Be careful what you download
For malware writers, everything's a numbers a game. So, the more popular a platform becomes, the more attention cybercriminals will pay to finding vulnerabilities they can exploit. It's really no wonder, then, that McAfee's Threat Report for the second quarter of 2013 noted a rebound in mobile threats, including a 35 percent growth rate in Android-based malware, the likes of which have not been seen since early 2012, the security firm reports.
"Backdoor Trojans and banking malware were the most popular mobile threats this quarter," McAfee stated in its report (PDF) . "We counted more than 17,000 new Android samples during this period. The year is certain to establish another record. New malware of all types exceeded 18 million this quarter, pushing our all-time tally to more than 147 million binaries."
Cybercriminals are keeping themselves busy on multiple fronts. According to McAfee, AutoRun threats, which are often spread via USB drives, are still at record levels, and the same is true of password-stealing programs. Signed malware, which masquerade as legitimate software, jumped 50 percent this quarter and continues to set records.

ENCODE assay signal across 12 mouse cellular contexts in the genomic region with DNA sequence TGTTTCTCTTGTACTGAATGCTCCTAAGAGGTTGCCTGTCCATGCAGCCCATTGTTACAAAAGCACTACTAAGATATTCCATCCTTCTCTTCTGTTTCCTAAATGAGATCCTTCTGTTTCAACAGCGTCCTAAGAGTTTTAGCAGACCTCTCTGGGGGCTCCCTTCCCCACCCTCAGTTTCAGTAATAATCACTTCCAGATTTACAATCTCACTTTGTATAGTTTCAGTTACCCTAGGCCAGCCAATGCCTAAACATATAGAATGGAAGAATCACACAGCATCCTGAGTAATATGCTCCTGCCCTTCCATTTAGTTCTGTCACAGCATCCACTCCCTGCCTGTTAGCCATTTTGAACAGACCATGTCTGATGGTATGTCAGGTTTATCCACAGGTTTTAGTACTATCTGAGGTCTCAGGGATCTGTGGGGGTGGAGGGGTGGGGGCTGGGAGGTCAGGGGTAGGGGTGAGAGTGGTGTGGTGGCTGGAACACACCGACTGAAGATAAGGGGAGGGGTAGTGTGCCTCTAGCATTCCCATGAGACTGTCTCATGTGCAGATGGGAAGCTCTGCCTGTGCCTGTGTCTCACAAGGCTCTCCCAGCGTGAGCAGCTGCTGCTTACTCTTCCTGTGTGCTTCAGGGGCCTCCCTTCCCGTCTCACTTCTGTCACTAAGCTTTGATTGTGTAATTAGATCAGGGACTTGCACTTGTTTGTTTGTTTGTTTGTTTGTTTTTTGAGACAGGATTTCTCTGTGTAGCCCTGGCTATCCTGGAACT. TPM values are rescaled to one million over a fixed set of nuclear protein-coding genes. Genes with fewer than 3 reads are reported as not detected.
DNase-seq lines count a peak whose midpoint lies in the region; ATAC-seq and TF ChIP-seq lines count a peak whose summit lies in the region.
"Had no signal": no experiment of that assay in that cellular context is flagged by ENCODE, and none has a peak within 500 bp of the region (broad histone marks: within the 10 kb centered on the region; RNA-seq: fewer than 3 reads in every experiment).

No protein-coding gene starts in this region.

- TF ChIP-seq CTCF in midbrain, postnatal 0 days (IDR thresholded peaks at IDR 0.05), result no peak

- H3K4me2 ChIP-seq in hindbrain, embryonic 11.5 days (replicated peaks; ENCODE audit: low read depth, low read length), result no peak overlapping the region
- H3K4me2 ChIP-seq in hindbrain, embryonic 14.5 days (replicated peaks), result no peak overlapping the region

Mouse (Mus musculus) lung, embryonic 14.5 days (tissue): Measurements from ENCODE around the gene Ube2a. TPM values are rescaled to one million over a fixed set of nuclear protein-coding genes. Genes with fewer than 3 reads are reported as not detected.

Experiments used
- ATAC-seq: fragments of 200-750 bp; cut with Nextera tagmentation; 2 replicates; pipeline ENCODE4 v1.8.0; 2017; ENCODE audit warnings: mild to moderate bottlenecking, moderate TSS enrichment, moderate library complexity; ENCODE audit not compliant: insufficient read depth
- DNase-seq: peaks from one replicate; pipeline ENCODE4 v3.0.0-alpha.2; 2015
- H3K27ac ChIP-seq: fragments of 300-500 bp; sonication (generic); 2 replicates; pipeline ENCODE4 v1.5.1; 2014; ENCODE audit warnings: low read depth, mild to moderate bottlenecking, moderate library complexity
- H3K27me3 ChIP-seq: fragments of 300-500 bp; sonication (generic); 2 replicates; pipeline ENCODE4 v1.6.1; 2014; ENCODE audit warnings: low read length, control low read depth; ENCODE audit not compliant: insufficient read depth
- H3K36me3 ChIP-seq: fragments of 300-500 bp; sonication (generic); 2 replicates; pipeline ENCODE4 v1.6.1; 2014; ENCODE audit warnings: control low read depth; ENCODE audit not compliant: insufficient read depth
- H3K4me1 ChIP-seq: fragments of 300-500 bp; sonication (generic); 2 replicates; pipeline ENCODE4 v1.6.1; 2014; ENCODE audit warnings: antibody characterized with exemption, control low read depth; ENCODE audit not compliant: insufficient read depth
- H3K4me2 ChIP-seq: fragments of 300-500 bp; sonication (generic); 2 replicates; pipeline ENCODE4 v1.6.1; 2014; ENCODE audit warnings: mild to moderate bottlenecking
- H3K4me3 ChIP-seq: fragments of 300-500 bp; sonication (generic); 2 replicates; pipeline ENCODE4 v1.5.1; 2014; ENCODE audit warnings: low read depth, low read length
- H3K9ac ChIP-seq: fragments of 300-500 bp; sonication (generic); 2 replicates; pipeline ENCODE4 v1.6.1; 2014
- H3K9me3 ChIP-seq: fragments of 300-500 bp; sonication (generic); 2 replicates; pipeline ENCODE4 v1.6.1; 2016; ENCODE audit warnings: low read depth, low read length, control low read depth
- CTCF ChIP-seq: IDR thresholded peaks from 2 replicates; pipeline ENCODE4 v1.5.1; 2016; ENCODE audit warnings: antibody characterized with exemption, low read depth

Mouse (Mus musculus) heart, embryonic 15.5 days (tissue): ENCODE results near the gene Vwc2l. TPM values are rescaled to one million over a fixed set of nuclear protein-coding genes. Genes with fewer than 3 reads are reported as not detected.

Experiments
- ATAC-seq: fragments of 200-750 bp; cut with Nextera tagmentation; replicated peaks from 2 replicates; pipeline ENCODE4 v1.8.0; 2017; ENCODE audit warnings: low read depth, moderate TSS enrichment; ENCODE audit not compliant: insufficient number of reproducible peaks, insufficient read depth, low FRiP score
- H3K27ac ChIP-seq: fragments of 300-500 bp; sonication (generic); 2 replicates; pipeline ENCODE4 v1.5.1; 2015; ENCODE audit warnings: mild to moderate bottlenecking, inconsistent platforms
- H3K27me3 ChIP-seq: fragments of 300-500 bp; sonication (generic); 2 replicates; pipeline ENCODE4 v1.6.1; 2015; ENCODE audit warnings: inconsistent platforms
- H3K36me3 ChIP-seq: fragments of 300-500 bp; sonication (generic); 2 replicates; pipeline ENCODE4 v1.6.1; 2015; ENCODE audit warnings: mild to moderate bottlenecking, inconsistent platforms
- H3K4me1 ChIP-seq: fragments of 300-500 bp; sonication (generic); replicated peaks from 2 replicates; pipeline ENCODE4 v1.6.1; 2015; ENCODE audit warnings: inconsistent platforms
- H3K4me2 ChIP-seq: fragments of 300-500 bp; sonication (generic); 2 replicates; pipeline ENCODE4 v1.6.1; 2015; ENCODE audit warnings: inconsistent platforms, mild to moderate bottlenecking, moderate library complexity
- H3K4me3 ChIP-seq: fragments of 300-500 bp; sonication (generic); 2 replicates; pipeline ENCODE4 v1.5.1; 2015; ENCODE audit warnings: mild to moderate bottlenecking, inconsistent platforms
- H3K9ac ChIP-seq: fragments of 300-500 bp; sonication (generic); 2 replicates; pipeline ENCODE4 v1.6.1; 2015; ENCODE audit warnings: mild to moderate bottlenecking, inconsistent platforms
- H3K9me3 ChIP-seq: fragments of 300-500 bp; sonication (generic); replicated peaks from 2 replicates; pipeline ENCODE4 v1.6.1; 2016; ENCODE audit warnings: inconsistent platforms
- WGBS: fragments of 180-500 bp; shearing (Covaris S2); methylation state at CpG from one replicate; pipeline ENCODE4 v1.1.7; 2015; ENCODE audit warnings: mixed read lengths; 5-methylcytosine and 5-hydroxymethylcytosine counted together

Ransomware is also on the rise. McAfee added 320,000 more ransomware samples to its database in Q2, which is twice as many as the previous period.
"Not only do criminals make relatively safe money from this scheme, they often do not remove their malware -- leaving the poor victim's system as dead as before," McAfee says.
Our advice to mobile users is the same as it's always been, Pay particular attention to downloads, and to play it safe, only download apps from trusted sources like Google Play and Amazon's App Store. Even then, double check the app you're downloading to make sure it's not a malware infested spoof.